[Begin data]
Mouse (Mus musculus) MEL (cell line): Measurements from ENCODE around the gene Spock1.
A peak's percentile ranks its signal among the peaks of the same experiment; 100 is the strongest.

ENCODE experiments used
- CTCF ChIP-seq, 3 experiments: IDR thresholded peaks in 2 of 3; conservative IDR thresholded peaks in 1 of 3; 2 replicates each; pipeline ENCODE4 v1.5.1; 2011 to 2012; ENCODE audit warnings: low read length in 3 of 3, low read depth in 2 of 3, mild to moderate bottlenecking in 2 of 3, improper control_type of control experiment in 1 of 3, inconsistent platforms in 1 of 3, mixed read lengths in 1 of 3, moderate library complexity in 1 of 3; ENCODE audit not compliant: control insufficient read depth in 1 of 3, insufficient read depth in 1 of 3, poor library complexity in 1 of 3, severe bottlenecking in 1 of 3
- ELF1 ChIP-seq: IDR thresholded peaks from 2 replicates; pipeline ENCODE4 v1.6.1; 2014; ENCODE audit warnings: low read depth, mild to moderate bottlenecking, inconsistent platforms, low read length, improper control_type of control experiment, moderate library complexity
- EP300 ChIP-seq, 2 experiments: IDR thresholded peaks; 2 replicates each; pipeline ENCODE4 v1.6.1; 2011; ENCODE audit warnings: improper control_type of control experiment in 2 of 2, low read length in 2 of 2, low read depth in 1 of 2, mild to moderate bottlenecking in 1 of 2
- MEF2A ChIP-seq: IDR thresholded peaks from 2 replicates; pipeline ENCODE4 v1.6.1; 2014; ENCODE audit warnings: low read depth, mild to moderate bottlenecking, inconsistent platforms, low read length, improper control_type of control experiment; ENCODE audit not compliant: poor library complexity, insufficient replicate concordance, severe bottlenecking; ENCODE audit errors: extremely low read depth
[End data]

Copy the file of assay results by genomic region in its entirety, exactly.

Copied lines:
Mouse (Mus musculus) MEL (cell line): Measurements from ENCODE around the gene Spock1.
A peak's percentile ranks its signal among the peaks of the same experiment; 100 is the strongest.

ENCODE experiments used
- CTCF ChIP-seq, 3 experiments: IDR thresholded peaks in 2 of 3; conservative IDR thresholded peaks in 1 of 3; 2 replicates each; pipeline ENCODE4 v1.5.1; 2011 to 2012; ENCODE audit warnings: low read length in 3 of 3, low read depth in 2 of 3, mild to moderate bottlenecking in 2 of 3, improper control_type of control experiment in 1 of 3, inconsistent platforms in 1 of 3, mixed read lengths in 1 of 3, moderate library complexity in 1 of 3; ENCODE audit not compliant: control insufficient read depth in 1 of 3, insufficient read depth in 1 of 3, poor library complexity in 1 of 3, severe bottlenecking in 1 of 3
- ELF1 ChIP-seq: IDR thresholded peaks from 2 replicates; pipeline ENCODE4 v1.6.1; 2014; ENCODE audit warnings: low read depth, mild to moderate bottlenecking, inconsistent platforms, low read length, improper control_type of control experiment, moderate library complexity
- EP300 ChIP-seq, 2 experiments: IDR thresholded peaks; 2 replicates each; pipeline ENCODE4 v1.6.1; 2011; ENCODE audit warnings: improper control_type of control experiment in 2 of 2, low read length in 2 of 2, low read depth in 1 of 2, mild to moderate bottlenecking in 1 of 2
- MEF2A ChIP-seq: IDR thresholded peaks from 2 replicates; pipeline ENCODE4 v1.6.1; 2014; ENCODE audit warnings: low read depth, mild to moderate bottlenecking, inconsistent platforms, low read length, improper control_type of control experiment; ENCODE audit not compliant: poor library complexity, insufficient replicate concordance, severe bottlenecking; ENCODE audit errors: extremely low read depth